While the sensational is not a term commonly associated with Belgium, the country’s art scene has managed to produce some remarkably flamboyant personalities. From notorious pie throwers to foulmouthed bestselling writers, here are five Belgian artists that enjoy challenging the status quo.
The fact that this artistic jack-of-all-trades owns the biggest celebrity panty collection in the country — available for everyone’s viewing pleasure in his underwear museum — makes him quite the peculiar figure. Throw in Bucquoy’s regular coup d’état attempts and association with ‘entarteur’ Noël Godin, and you’ve got the most infamous artist in Brussels. While he appears fully aware of the eventual fruitlessness of planting a communist flag in the palace gardens or planting a pie in the face of former French Minister for Culture Philippe Douste-Blazy, Bucquoy relishes every symbolic act of defiance. Society shouldn’t take itself too seriously, is Bucquoy’s point. Fans of this anarchistic teddy bear should check out the nude calendar Bucquoy published in 1998, for which he himself did all the posing.
His pal Bucquoy may have gotten arrested for ‘tarting’ Douste-Blazy, but the mastermind behind this and many other humorous pie attacks on prominent members of society is Noël Godin. This author and critic rose to international infamy after his coup de grace in 1998: the pie-ing of Microsoft chairman Bill Gates. Yet you don’t have to be a billionaire businessman to be a target, as Godin doesn’t take occupation or gender into account when selecting his victims. Cultural greats like French novelist and playwright Marguerite Duras and legendary filmmaker Jean-Luc Godard have both met the same humbling fate, as have high-ranking politicians such as Nicolas Sarkozy. The characteristic they all share, according to Godin? An unhealthy degree of self-importance and self-seriousness. Godin and his band of pie cronies (getting Gates took more than 30 people) do practice pacifism, however: if and when the humiliated victim lunges, they refuse to fight back. After all, the damage has already been done.
The ‘cloaca,’ pièce de résistance of conceptual artist Wim Delvoye, has been reproducing human faeces in museums all over the world, in many incarnations. The machine, named after the Roman sewer system, is only one of the works by Delvoye that leave people pale-faced. The Global Action in the Interest of Animals association has routinely protested his work with pigs, which he has tattooed with elaborate drawings – Disney princesses and logos of fashion brands – to put on display in his ‘art farm’ project. The appalled reactions he receives don’t seem to hinder him; the uniqueness of his work means his work can fetch e can demand enough to earn him a pretty penny. Jarred turds from the cloaca machine are sold for €1,000 each, and tattooed pig hides for up to €70,000. Delvoye has even managed to sell the skin of a living human being, promising the buyer the man’s tattooed back when he dies.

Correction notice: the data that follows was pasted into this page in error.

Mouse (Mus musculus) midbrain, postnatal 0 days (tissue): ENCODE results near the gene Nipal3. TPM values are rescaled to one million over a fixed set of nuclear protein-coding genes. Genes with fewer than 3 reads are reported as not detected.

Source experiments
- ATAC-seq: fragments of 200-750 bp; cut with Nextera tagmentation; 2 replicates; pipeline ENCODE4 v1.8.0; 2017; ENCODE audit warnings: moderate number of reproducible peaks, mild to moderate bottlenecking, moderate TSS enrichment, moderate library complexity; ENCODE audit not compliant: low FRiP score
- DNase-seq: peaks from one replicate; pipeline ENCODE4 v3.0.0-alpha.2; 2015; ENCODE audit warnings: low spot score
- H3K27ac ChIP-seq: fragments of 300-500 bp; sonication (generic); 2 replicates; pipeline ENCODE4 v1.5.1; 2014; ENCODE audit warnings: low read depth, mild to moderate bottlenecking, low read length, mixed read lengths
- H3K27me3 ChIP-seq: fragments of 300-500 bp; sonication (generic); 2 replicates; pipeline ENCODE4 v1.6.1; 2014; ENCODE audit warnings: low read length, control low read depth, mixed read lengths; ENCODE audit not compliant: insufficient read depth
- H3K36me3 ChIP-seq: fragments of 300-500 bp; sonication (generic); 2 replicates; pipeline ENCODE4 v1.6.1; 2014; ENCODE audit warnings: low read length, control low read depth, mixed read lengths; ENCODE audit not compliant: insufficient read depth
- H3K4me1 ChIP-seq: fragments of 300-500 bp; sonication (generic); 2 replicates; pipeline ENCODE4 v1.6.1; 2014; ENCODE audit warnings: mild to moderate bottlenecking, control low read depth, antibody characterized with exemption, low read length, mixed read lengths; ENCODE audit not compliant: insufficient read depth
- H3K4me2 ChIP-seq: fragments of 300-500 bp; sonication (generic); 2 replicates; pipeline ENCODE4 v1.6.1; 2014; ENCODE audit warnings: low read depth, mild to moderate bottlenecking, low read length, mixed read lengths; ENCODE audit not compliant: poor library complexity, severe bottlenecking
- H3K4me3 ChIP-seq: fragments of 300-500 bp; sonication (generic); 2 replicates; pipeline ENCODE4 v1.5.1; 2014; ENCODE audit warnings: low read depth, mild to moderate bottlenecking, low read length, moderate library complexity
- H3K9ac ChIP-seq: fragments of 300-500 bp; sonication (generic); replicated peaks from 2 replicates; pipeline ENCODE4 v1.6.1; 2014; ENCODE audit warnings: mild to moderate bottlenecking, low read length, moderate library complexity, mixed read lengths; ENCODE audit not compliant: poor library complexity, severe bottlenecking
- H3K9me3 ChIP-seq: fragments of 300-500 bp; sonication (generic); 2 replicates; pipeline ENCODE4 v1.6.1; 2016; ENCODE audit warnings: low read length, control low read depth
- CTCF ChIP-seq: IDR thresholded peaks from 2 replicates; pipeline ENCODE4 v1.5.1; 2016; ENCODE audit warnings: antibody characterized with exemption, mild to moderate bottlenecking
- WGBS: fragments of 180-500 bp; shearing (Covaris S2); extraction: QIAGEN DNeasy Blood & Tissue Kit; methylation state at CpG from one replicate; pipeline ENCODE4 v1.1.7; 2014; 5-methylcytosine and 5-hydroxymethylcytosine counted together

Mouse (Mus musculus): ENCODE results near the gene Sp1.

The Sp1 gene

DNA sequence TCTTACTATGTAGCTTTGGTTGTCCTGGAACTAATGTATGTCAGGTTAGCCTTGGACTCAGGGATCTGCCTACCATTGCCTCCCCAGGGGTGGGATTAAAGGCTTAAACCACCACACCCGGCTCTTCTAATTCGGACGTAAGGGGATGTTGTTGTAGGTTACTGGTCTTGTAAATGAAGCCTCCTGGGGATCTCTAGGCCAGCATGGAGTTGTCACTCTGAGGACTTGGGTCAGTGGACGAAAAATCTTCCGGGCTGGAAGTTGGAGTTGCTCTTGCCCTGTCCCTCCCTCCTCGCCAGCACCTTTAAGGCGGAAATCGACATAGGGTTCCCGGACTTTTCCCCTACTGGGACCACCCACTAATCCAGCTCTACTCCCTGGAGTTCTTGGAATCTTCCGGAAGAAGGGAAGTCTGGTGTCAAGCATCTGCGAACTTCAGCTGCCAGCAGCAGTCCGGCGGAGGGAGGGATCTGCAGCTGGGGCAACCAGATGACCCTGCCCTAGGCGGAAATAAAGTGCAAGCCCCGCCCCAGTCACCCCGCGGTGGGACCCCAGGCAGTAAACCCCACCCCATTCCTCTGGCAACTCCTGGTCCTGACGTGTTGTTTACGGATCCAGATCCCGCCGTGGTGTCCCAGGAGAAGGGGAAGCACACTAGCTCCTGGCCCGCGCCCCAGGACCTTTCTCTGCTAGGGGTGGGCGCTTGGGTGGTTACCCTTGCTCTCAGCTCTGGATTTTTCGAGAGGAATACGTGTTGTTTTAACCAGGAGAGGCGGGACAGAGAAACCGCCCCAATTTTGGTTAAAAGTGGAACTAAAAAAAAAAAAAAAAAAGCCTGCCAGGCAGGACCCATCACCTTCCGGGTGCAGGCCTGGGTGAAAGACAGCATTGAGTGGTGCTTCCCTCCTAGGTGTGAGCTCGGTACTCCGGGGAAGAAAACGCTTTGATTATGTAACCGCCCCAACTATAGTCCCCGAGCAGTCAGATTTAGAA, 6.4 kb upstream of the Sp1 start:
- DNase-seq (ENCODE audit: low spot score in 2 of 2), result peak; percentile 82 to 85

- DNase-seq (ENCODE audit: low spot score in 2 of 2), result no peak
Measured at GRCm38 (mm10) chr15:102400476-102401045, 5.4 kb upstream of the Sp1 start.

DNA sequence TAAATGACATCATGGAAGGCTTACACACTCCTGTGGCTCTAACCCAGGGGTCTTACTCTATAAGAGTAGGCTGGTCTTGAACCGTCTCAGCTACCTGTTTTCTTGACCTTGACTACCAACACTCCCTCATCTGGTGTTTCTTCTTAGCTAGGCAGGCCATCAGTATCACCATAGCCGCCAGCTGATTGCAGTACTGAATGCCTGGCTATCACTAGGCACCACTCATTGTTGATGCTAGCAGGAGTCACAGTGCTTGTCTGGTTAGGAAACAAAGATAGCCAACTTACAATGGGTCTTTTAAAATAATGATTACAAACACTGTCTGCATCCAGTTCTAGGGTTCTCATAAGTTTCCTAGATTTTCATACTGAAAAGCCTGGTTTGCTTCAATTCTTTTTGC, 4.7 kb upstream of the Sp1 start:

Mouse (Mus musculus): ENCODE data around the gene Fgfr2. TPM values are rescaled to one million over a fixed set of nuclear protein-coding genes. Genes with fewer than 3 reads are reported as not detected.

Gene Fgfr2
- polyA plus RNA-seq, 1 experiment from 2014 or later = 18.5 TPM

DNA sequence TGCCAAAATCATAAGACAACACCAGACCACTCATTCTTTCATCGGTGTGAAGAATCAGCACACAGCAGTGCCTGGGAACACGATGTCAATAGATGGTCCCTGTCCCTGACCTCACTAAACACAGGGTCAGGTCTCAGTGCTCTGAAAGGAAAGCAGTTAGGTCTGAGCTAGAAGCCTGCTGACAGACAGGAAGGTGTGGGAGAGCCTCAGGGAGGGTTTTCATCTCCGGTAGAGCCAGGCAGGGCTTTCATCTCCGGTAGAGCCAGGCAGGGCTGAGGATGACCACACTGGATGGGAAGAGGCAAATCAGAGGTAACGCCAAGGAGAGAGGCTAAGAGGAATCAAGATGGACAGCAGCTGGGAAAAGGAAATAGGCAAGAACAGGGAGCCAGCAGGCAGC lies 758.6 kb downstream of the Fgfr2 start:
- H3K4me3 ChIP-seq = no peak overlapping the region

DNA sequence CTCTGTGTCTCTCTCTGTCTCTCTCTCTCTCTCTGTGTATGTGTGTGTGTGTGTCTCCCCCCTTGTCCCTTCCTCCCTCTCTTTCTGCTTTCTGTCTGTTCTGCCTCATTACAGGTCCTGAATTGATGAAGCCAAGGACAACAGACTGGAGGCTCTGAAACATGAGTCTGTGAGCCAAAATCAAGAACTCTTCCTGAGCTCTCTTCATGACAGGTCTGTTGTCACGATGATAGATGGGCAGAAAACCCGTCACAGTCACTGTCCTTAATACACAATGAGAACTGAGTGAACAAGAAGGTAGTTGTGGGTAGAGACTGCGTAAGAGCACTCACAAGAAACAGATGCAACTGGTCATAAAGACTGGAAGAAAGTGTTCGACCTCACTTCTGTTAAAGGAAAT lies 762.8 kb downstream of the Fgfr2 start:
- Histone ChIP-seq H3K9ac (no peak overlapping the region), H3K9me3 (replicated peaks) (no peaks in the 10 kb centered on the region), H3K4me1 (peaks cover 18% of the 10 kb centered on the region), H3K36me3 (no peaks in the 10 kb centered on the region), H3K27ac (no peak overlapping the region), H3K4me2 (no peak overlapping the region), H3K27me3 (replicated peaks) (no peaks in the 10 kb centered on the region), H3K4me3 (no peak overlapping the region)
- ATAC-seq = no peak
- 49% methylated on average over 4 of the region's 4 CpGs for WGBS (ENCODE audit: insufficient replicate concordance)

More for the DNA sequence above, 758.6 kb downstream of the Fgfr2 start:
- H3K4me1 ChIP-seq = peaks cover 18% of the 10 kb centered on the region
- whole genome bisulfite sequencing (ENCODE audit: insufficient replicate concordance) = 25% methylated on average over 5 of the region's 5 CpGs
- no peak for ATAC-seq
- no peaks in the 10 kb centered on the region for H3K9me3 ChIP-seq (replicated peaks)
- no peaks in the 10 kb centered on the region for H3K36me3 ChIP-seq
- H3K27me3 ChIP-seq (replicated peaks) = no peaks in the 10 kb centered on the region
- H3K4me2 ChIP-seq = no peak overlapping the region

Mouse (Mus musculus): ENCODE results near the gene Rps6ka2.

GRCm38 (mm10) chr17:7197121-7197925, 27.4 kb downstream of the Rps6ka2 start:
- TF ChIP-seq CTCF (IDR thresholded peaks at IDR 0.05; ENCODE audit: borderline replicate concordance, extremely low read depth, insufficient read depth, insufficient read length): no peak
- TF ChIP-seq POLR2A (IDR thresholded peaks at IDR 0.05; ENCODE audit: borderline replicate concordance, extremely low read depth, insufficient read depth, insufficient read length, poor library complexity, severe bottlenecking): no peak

A sort of embraced embarrassment, Flanders loves (to hate) long-haired writer Herman Brusselmans. As the enfant terrible of the Flemish literary scene, candor is the name of the game in his books, columns, and public appearances. The slandering of other famous Belgians, such as fashion designer Ann Demeulemeester, has gotten him in trouble before, causing his book, Publishing house Guggenheimer, to be taken out of stores. Despite regular appearances on television, Brusselmans is actually quite the hermit, not leaving his loft in Ghent very much and living at night while spewing his inner turmoil onto the page. The prolific writer’s autobiographical presence looms large in his books, as he often uses foulmouthed and intellectual protagonists not unlike himself. Lately, Brusselmans has enjoyed mixing his crude remarks with rather tender or profound comments as a judge on the game show The Smartest Person on Earth, taking the public by surprise.
For Luc Tuymans, 2015 was a year spent forcefully defending his work. One of the most influential European painters alive today found himself caught in the eye of a media storm when convicted of plagiarism. In fact, the allegation led some to call into question his oeuvre. The canvas in question, A Belgian Politician, shows the upper half of right wing conservative Jean Marie Dedecker’s face, his forehead shimmering with sweat. If not a copy, it is a clear representation of the photograph by Katrijn van Giel for the Belgian newspaper De Standaard in 2010.
Heated discussions followed Tuymans’s conviction, as the Belgian art scene was in turmoil. Defenders of the Antwerp painter pointed to the context of his other work: it has been his M.O. from the start to source from other media, revealing the inability of an image to represent any real truth. Critics jeered at the arrogance of claiming that a portrait becomes political satire merely by painting it. Detractors were spurred by the defiant attitude of Tuymans himself, who once walked into the courtroom carrying another painting while grumbling: ‘It’s a copy.’ When the dust settled, both parties went their separate ways: Van Giel without a public apology but slightly richer after the amicable settlement, Tuymans with his pride intact but a slightly tarnished reputation.